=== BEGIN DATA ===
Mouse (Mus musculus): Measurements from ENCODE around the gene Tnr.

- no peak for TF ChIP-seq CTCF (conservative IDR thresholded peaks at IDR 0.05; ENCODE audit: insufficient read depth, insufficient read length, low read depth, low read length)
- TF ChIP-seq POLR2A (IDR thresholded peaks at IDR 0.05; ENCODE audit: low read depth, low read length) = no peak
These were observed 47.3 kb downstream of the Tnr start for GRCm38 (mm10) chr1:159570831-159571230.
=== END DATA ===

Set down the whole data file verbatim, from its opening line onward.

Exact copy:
Mouse (Mus musculus): Measurements from ENCODE around the gene Tnr.

- no peak for TF ChIP-seq CTCF (conservative IDR thresholded peaks at IDR 0.05; ENCODE audit: insufficient read depth, insufficient read length, low read depth, low read length)
- TF ChIP-seq POLR2A (IDR thresholded peaks at IDR 0.05; ENCODE audit: low read depth, low read length) = no peak
These were observed 47.3 kb downstream of the Tnr start for GRCm38 (mm10) chr1:159570831-159571230.